It’s been a while and the Critic offers a most sincere apology for the lapse in communicating restaurant reviews for those 17 readers hungry for information on what’s happening from a Casual Restaurant Critic standpoint.
Reviews of course rely on actually visiting and eating at the establishments to be mentioned and this requires funding, time, and motivation. All three have been sorely lacking of late.
On to Habibi. The Critic and his lovely Better Half visited this Lebanese food restaurant, located in the new City 32 complex, across from City Center, adding new fuel to an already traffic-congested brushfire; this roundabout is to be avoided at all costs most hours of the day. Once you are off the street, however, you will find a tranquil parking lot under the City 32 mirror-glass building.
Up the escalator one level to the lobby of the building and you will be treated to what is probably the most impressive interior design of any office or shopping complex in Merida.
Another escalator ride takes you to the food court level and hotel (Camino Real) entrance. The food court is gorgeous, modeled after the food court of The Plaza hotel in New York. It is remarkably similar and has some interesting food options including Kukis by Maru for all your cookie and carrot cake needs, and a branch of the previously reviewed Pueblo Pibil featuring delectable selections from their authentic Yucatecan menu.
As this he types this, the Critic realizes that he has not mentioned the subject of this article yet: Habibi.
At the lobby level, you will see the new Bachour bakery outlet (cafeteria/restaurant coming soon) and the gold-infused Habibi. Upon entering, one is immediately struck by the opulence of the design and ambiance. It feels very luxurious. It was felt that the greeting at the entrance could be improved beyond the rather non-descript “How can I help you?” offered by one of several mask-wearing hostesses.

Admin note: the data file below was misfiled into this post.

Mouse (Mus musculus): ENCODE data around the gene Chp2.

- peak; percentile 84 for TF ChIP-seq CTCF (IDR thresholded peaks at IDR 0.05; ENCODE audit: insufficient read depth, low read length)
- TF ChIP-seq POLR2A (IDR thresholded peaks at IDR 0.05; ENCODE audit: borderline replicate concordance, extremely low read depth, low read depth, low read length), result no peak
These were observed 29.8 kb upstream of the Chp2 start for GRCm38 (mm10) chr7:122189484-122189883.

The menu seems small and what was ordered were mostly appetizers and starters, from hummus to khachapuri, and it was quickly realized that all this was far too much bread. The hummus awarma was interesting, with a meat option and soft-boiled egg on top which is mashed into the hummus with a fork. Also ordered was a manoushe with shrimp, another bready pizze-like option which was tasty but not over-the top mouthgasms.
For dessert, a dish called knaffeh that features melted cheese, grated bread (yes, more bread) topped with labneh ice cream. A little too rich but perfect with a strong Turkish coffee to finish.
While the food tasted good, there was nothing that blew anyone away. Eric the server was excellent. The wine pour (a Lebanese house wine) seems very much on the tiny size, a swallow or two and your wine is gone.
The images all have that gold-ish tinge to them. Apologies, they are not the best iPhone photos.
So, in a nutshell, great room, good service, average food. The Better Half and Critic will be back for the dinner menu to order some additional (non-bread) items to get a better idea of what the chef (Bachour) is all about in the kitchen.
For better photos, a complete menu and reservation possibilities, click on the opentable link: